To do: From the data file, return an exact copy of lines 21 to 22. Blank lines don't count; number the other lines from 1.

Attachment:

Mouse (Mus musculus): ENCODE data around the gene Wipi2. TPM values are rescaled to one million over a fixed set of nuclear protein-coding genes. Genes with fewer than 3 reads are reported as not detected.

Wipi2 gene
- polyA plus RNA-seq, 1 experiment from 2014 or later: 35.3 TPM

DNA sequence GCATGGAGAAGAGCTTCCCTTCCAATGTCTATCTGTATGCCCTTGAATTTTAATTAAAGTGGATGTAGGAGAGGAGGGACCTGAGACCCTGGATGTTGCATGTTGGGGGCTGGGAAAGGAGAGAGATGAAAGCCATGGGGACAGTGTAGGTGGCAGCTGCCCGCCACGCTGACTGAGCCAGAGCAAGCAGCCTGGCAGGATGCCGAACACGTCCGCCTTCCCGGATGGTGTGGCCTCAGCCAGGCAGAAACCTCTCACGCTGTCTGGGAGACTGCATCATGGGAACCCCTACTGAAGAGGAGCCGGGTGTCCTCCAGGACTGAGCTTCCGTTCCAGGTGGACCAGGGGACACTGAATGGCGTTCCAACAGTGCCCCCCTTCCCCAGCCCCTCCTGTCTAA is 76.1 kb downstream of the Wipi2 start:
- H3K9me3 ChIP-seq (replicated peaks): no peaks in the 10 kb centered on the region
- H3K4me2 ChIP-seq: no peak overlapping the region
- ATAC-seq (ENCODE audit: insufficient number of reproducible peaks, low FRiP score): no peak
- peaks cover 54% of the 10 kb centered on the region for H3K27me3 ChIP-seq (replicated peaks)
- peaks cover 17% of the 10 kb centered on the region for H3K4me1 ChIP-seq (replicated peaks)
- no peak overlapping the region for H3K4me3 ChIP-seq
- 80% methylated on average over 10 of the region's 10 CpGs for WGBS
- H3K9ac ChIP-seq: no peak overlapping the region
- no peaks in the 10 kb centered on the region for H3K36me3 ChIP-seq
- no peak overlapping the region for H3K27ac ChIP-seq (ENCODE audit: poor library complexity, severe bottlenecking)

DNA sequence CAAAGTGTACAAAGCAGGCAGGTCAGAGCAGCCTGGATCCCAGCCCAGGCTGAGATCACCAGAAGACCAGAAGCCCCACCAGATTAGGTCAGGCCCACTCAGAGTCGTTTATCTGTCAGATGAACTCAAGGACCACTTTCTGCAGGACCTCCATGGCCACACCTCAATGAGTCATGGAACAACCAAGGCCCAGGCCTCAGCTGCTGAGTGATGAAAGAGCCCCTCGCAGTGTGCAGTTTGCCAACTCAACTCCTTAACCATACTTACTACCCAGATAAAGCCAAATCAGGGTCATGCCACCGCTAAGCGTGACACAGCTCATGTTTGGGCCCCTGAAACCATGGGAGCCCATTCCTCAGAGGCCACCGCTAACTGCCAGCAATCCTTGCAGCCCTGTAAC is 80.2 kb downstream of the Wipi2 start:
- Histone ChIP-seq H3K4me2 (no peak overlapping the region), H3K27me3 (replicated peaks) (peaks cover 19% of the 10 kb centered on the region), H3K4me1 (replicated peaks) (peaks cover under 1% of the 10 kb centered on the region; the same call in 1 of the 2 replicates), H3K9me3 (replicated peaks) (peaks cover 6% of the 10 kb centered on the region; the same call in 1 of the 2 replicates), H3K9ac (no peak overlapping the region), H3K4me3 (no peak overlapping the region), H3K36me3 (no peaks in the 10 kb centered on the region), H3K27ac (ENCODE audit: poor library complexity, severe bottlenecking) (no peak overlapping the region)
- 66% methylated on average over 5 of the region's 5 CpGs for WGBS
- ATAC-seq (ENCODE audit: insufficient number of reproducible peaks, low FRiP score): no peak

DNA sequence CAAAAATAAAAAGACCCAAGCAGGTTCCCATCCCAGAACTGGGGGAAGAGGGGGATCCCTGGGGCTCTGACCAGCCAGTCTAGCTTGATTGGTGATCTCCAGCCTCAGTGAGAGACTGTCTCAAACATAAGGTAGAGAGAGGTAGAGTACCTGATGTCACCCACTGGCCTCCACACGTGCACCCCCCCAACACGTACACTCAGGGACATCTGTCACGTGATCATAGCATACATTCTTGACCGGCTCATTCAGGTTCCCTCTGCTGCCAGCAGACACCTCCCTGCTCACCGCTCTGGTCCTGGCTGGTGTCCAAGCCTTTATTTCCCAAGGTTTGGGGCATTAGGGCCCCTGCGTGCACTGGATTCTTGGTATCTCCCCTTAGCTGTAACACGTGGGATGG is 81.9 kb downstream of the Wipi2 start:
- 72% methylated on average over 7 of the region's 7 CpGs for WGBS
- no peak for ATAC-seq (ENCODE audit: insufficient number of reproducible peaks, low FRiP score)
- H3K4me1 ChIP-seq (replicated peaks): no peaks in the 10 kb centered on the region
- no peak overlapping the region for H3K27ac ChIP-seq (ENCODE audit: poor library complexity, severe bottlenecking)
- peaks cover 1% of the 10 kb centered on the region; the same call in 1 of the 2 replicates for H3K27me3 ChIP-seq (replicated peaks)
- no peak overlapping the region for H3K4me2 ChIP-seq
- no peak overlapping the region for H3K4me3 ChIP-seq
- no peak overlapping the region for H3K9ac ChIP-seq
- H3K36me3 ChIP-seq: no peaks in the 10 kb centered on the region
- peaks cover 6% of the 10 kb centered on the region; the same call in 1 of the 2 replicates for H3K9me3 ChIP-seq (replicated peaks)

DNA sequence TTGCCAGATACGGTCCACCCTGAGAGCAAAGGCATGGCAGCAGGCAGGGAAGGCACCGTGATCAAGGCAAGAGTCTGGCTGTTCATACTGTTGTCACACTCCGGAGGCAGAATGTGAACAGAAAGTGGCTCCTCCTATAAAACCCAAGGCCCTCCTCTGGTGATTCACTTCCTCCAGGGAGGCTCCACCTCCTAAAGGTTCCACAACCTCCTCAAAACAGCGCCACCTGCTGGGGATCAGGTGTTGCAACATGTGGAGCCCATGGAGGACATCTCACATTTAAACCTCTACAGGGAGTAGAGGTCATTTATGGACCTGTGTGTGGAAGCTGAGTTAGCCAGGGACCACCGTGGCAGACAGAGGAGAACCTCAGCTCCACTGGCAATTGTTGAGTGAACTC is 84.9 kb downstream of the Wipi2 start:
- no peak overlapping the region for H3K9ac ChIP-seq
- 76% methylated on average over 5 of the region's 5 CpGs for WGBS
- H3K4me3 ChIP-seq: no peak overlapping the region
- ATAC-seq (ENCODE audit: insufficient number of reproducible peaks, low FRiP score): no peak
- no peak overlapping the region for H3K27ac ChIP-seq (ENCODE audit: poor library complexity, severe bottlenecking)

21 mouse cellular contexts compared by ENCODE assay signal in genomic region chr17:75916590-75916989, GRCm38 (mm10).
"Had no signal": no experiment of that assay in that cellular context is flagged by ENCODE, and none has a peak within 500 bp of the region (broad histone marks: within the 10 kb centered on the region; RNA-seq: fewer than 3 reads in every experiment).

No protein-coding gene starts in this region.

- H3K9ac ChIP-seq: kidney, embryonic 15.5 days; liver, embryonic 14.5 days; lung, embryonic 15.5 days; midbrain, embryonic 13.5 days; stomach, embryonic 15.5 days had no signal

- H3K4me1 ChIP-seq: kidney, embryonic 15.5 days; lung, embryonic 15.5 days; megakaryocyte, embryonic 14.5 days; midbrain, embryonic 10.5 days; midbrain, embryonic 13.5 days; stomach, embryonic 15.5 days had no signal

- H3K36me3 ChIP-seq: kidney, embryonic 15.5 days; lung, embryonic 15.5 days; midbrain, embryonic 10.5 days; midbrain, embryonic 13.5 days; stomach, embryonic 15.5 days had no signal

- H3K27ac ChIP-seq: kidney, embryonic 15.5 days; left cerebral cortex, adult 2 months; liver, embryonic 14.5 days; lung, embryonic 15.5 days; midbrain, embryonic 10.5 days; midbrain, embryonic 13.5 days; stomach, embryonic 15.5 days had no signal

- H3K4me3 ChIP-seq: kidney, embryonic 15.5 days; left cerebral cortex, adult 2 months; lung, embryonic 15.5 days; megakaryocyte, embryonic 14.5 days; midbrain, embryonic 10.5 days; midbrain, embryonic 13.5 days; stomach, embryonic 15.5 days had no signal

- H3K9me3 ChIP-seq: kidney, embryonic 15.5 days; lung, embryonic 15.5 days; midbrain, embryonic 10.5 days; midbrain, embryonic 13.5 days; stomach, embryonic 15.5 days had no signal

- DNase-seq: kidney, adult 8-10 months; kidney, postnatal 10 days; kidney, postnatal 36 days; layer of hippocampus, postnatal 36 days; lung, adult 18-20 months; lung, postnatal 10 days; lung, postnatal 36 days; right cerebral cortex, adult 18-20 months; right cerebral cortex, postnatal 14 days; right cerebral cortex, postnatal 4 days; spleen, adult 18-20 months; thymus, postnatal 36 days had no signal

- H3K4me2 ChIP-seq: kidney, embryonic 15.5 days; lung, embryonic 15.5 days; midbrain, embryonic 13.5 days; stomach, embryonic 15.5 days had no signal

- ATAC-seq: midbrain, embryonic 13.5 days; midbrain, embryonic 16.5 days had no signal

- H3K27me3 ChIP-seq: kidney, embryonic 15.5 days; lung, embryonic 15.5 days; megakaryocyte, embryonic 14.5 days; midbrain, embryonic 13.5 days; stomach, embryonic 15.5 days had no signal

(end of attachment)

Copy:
- no peak for ATAC-seq (ENCODE audit: insufficient number of reproducible peaks, low FRiP score)
- H3K4me1 ChIP-seq (replicated peaks): no peaks in the 10 kb centered on the region